Dancers Margolick and Chuck Wilt are joined by guitarist/media/composer Berkowitz, guitarist/composer Jake Klar and percussionist Bruno Esrubilsky (the curators) and Israeli author and scholar Ruby Namdar.
“The idea of ‘curators’ came from our exploration of how, in our social media platforms, it is easy to forget that everything you see is carefully selected for you based on the computer-crafted picture of you, that you can get trapped in a sounding room where the news, information and even advertising is targeted at your historical tastes and how that can be harnessed to manipulate your choices and decisions and fixes you into a stereotype of yourself,” explained Berkowitz. “This has become even more [relevant] in the current political climate and the ‘post-truth’ world, in which social media has played such a heavy role, and surveillance is an ever-increasing fact of life.”
“We wanted to play with the idea of the dancers being trapped in a curated space (the stage), where the musicians subtly manipulate the dancers’ movement and reactions,” added Margolick. “The dancers are also aware of the audience’s gaze, subconsciously at first but, as the piece goes on, they become aware of the audience and curators and are left exposed.
“As a performer, I was always intrigued by the fact that you’re in an enclosed space together with the audience, where you are aware that the audience is watching you as you are also watching them. This feeling of being observed while also observing is something I wanted to explore in this piece.”
Margolick has family connections in Vancouver, and has given of her time to the Jewish Community Centre of Greater Vancouver’s Festival Ha’Rikud, which she will do again when she is here in May. She also has connections to the Metro Vancouver dance community.
“I trained at Arts Umbrella from 6 to 18 years old and, through that program, I was introduced to both local and international dance artists and choreographers,” she said. “Over the past couple years, I’ve traveled between New York City and Vancouver and have been involved in dance projects with Donald Sales’ Project20 and Shay Kuebler’s Radical System Art. As for the Jewish community, through growing up attending Temple Sholom, working at the JCC summer day camp and dancing with Or Chadash, I was immersed into the local Jewish community.”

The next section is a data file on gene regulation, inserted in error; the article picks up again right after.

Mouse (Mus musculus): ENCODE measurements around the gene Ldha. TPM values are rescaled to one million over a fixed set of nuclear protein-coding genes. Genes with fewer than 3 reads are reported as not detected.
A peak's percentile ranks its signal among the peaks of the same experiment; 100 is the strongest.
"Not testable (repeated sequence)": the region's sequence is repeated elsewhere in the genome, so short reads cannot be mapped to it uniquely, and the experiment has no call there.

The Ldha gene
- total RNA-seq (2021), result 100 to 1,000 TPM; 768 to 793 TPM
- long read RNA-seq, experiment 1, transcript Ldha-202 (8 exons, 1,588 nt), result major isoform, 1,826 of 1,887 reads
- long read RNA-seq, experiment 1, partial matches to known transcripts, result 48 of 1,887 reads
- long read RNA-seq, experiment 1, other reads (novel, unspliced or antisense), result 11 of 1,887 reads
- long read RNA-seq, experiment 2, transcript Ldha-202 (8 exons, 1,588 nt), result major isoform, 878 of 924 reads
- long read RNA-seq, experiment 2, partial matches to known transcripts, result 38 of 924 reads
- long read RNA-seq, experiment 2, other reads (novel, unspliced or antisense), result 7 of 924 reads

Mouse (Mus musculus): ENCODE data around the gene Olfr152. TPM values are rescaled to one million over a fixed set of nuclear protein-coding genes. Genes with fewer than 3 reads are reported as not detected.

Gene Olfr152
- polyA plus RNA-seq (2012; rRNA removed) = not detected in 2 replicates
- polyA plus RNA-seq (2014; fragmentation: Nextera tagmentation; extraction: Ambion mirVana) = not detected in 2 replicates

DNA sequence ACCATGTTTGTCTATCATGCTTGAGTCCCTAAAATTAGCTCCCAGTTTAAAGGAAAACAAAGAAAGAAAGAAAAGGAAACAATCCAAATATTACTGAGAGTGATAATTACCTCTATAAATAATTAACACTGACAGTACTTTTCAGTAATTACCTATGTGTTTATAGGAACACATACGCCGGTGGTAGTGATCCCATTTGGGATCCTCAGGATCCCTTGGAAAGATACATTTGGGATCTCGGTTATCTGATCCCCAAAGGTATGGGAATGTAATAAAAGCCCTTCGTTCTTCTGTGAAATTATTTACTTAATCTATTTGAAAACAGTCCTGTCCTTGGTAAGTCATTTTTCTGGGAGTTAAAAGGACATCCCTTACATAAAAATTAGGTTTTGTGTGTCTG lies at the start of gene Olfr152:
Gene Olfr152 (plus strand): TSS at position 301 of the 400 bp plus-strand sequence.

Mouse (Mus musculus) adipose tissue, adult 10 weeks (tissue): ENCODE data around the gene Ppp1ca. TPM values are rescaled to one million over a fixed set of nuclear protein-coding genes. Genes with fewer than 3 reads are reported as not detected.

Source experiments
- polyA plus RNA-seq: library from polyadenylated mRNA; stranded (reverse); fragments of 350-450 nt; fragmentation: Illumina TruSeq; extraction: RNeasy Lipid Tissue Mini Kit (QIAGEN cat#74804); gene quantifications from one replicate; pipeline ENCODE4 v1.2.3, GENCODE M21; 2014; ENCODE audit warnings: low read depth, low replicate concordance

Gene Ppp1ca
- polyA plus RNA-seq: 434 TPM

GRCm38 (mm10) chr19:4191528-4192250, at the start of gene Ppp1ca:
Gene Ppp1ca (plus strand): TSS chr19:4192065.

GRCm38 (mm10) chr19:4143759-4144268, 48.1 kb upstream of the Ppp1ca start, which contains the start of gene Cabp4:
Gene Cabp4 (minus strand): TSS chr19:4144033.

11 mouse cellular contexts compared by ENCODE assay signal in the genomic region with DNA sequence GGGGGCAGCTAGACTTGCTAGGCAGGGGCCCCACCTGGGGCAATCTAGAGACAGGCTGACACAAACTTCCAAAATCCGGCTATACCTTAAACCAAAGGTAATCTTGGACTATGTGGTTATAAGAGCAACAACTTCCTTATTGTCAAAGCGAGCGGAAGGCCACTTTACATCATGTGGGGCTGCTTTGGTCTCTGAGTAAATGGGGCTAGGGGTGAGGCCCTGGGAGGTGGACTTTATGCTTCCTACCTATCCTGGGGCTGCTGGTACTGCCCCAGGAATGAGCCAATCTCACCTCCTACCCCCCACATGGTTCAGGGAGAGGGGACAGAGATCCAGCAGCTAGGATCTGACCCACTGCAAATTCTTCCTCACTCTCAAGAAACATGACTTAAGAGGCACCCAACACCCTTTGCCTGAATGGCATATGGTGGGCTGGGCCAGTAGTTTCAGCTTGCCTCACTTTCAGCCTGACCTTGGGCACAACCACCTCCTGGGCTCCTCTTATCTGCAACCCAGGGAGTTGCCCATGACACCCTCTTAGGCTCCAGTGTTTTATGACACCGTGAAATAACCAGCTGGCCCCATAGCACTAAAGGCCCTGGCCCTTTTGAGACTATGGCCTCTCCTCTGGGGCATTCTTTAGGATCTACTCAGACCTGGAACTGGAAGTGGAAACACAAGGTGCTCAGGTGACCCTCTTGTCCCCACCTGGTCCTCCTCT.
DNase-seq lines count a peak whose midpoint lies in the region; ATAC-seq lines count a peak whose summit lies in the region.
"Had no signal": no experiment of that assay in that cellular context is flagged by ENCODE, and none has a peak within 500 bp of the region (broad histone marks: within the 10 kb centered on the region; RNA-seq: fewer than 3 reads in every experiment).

Berkowitz, too, has local ties.
“I was fortunate,” he said, “to be involved with the Chutzpah! Festival in the past, joining Shay Kuebler’s Radical System Art’s residency in Sointula to document their process and teach photography to local residents. And, in 2015, my up-and-coming band Twin Wave had two performances in Vancouver, at the Imperial Theatre and the Red Room.”
Among the major supporters of birds sing a pretty song are the Jewish Foundation of Greater Vancouver, Phyliss and Irving Snider Foundation, Diamond Foundation, Betty Averbach Foundation, Canada Council for the Arts, B.C. Arts Council and the City of Vancouver.
Birds sing a pretty song is at the Rothstein Theatre May 13, 8 p.m., and May 14, 7:30 p.m. Tickets are $29.50, $25.50 (senior) and $23.50 (student) and can be purchased at chutzpahfestival.com, 604-257-5145 or in-person at the JCCGV, as well as from Tickets Tonight, 604-684-2787.